Algeria, the North African country that sits at the crossroads of Africa, Europe, and the Middle East, wants to become one of the biggest players in Africa’s tech ecosystem. And its government is backing this big ambition. Through its ministry of knowledge economy, startups, and micro-enterprises, Algeria isn’t only hosting arguably the biggest government-backed startup event on the continent—the African Startup Conference—, but also implementing a strategic playbook to drive its local tech ecosystem and foster collaboration across Africa.

In a chat with Tomiwa Aladekomo, CEO of Big Cabal Media, on the sidelines of the three-day conference, Yacine El-Mahdi Oualid, Algeria’s minister of knowledge economy, startups, and micro-enterprises, disclosed that the country has a goal to build a strong and interconnected startup ecosystem across Africa. That explains why government delegations from several African countries—notably Nigeria, South Africa, Egypt, and Tunisia—were in attendance at the event, the minister shared. 

“I believe that if we want to succeed, we have to work together. Some issues can best be addressed on a continental level and everyone should make enough efforts,” he said.

Oualid shared that the growth of Algeria’s tech ecosystem is largely driven by government support, citing the creation of a dedicated ministry for startups which has worked on putting in place legal frameworks to support startups. The Algerian government has also given incentives for startups including tax exemptions—startups in Algeria are exempted from tax for the first five years after their formation.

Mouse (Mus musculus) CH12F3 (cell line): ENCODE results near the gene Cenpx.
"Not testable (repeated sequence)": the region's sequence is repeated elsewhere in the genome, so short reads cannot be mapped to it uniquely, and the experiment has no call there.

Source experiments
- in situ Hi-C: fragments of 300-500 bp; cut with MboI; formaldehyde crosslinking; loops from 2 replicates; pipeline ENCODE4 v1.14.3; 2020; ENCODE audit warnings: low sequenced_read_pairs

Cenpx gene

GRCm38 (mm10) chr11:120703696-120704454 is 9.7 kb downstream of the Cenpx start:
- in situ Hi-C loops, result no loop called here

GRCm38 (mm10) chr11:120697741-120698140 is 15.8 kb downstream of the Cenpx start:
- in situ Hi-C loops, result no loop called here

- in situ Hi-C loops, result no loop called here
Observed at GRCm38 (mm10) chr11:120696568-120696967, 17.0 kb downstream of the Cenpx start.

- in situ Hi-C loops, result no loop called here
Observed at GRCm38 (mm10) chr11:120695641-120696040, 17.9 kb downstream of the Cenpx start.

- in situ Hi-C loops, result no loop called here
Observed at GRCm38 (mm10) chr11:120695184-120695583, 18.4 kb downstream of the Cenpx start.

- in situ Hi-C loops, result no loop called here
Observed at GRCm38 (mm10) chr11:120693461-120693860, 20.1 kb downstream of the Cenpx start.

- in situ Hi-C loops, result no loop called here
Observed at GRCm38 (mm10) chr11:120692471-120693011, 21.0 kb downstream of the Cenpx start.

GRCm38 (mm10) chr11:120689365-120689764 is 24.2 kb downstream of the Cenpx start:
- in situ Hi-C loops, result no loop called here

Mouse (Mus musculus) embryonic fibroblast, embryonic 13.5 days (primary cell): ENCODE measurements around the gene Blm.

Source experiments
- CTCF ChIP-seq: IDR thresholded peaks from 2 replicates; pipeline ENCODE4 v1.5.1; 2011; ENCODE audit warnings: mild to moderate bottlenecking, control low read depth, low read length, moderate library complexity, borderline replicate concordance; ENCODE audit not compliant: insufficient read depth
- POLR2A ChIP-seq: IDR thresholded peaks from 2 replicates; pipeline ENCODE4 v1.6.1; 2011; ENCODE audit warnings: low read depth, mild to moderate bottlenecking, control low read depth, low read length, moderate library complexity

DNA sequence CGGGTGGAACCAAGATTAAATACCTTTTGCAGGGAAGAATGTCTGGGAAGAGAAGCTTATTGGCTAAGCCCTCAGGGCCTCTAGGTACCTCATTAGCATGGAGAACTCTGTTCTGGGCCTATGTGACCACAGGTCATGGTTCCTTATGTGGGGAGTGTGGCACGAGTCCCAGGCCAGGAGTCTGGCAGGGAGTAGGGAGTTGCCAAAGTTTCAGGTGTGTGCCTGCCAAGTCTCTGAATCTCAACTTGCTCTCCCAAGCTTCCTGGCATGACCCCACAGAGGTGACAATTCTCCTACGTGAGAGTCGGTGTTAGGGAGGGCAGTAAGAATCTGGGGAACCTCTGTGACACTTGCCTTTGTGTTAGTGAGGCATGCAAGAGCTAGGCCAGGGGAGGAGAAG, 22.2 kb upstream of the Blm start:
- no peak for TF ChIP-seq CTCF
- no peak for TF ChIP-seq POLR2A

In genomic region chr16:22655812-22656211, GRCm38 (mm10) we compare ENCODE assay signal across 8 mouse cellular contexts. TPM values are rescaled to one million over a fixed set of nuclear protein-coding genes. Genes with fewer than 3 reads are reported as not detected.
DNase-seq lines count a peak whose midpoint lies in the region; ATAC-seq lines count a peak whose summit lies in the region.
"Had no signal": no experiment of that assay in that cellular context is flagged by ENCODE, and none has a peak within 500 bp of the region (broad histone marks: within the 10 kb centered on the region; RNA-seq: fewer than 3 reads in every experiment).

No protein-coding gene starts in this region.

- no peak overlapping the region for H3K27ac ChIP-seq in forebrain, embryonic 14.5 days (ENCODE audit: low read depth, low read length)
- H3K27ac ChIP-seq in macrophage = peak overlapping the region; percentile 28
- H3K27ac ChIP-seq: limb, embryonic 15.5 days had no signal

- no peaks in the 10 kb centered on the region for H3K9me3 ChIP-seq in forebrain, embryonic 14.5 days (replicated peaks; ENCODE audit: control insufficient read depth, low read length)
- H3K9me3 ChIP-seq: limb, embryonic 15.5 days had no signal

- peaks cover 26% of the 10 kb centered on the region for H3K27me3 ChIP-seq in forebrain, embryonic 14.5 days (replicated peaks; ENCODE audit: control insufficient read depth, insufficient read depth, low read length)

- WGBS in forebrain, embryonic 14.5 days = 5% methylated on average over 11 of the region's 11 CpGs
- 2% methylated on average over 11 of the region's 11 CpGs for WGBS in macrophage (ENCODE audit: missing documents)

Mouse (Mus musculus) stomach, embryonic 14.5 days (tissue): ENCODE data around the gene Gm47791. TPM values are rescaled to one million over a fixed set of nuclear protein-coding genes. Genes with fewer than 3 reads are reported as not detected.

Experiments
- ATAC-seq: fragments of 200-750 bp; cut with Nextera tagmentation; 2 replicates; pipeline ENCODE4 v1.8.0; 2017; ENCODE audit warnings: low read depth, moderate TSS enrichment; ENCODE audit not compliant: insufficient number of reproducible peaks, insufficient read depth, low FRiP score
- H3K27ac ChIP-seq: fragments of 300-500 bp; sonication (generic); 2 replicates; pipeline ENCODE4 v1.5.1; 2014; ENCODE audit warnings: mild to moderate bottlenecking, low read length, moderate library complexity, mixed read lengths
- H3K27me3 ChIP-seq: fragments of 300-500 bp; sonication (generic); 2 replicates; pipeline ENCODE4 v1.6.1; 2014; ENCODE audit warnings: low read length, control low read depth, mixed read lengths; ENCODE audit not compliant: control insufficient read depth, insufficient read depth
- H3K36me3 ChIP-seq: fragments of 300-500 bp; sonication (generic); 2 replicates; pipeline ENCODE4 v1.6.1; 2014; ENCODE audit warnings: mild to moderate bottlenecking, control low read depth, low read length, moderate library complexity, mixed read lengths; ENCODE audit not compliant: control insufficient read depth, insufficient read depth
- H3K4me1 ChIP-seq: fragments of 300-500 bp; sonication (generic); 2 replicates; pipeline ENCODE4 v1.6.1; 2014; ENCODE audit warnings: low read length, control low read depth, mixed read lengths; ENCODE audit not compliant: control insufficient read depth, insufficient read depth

There is also the Algerian Startup Fund, which the minister describes as “one of the largest state-backed funds ever created in Africa.” While acknowledging that some foreign capital has flowed into the Algerian tech ecosystem, the minister noted that the government’s goal is for Algerian startups to be able to raise money locally. The thinking is anchored on the belief that there is a huge potential for funding investments in the African market and government intervention is needed to unlock it.

“The African startup ecosystem hasn’t reached its full potential. There are still lots of things to do at the policymaking level and the incentives government can offer startups. We have to move from a resource-based economy to a knowledge-based economy. We can do this by investing more in startups, innovation, and research and development,” the minister shared.

Click here to watch the full interview.

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